The city of Oak Harbor will dole out $436,000 of lodging tax funds to organizations that promote tourism.
Back in September, the council voted to earmark $500,000 in lodging tax funds to be awarded in 2023.
Councilmember Bryan Stucky is the chairperson of the tax advisory committee. He said this was the largest amount of money that has ever been available. The lodging tax is a 2% tax on hotels, motels and other lodging-related sales to fund programs that promote tourism.
There are two lodging tax options – a basic tax of 2% that is taken as a credit against the 6.5% state sales tax rate, so that the lodging patron does not see any tax increase, and an additional lodging tax of 2%, as well as the other state and local retail sales taxes, resulting in a higher tax bill for the patron.
The city of Oak Harbor has imposed both the basic hotel-motel tax of 2% and the additional lodging tax of 2%. The money awarded by Oak Harbor council members this month came from both the basic and additional tax.
The council followed the recommendations from the advisory committee, awarding $110,500 for operations costs to the Oak Harbor Chamber of Commerce, another $65,000 for marketing costs at the chamber, $48,000 for the Oak Harbor Music Festival, $37,384 for a slide installation at the North Whidbey Pool, Park and Recreation District, $30,000 for the city’s public works department to “electrify the downtown corridor,” $30,000 for the city’s administrative department for the Whidbey Island Marathon and $25,000 for the Rotary Club of Oak Harbor’s windmill rebuild project.
There were a total of 15 applications, all of which received money.
According to the Revised Code of Washington, recipients should promote or market to tourists coming from at least 50 miles away, increase overnight stays in Oak Harbor and provide an economic investment to the city.
At a council meeting last Tuesday, Councilmember Eric Marshall raised concerns about how some of the award recipients would promote tourism, specifically the Park and Rec District’s request for money to install a slide at the pool.
Stucky agreed that it would not bring in tourists by itself, but he said it might encourage visitors to stay longer.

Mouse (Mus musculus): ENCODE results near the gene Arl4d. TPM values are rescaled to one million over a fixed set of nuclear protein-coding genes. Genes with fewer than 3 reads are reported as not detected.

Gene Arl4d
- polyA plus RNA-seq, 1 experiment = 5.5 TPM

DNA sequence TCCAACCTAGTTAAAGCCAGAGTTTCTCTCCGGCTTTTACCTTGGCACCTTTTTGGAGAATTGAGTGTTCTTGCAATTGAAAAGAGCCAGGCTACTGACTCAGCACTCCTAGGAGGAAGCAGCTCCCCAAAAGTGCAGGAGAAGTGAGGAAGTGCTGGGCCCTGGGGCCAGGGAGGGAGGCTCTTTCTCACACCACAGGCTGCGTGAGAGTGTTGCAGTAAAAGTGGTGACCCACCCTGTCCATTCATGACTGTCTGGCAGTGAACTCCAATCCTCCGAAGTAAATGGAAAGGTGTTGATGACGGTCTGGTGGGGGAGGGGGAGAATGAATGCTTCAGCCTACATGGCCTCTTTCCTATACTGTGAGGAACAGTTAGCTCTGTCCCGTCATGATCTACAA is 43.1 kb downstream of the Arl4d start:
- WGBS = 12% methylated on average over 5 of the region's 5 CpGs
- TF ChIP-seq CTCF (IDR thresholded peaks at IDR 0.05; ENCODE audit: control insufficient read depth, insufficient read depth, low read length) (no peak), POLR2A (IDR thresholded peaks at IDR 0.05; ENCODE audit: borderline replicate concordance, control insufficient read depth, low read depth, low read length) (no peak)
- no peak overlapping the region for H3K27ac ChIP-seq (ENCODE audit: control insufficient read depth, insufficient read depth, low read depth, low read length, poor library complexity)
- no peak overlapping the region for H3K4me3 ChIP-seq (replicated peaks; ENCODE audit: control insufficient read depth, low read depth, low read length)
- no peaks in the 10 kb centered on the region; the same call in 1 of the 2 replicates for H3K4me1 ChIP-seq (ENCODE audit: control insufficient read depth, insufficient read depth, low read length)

The North Whidbey Pool, Park and Recreation District Executive Director Jay Cochran was present at the meeting. She said she always looks for a hotel with a pool or local pool nearby for her family when she travels, and she would partner with the Oak Harbor Chamber of Commerce to feature the pool and slide as a city attraction.
Councilmember Dan Evans said he was also concerned about giving $1,200 to Oak Harbor Youth Sailing to redesign its logo.
“I can’t even wrap my head around what that would do to bring people into town,” he said.
Mayor Pro Tem Tara Hizon said anything that assists in the marketing of an organization or event that promotes tourism would qualify for a lodging tax award.
Hizon, Stucky and Councilmember Shane Hoffmire voted to approve the recommendations, Marshall and Evans opposed. Councilmember Jim Woessner abstained as he is on the board of the Craig McKenzie Team Foundation, which received an award. Hoffmire chose not to abstain even though he is the director of maintenance for the North Whidbey Pool, Park and Recreation District.
City Attorney Hillary Evans said if a council member’s employer could potentially benefit financially from a vote, they should abstain.
Hizon said she wants a clearer definition of when council members should abstain from voting.
“A lot of the stuff that this body votes on could potentially financially benefit some of our employers,” she said.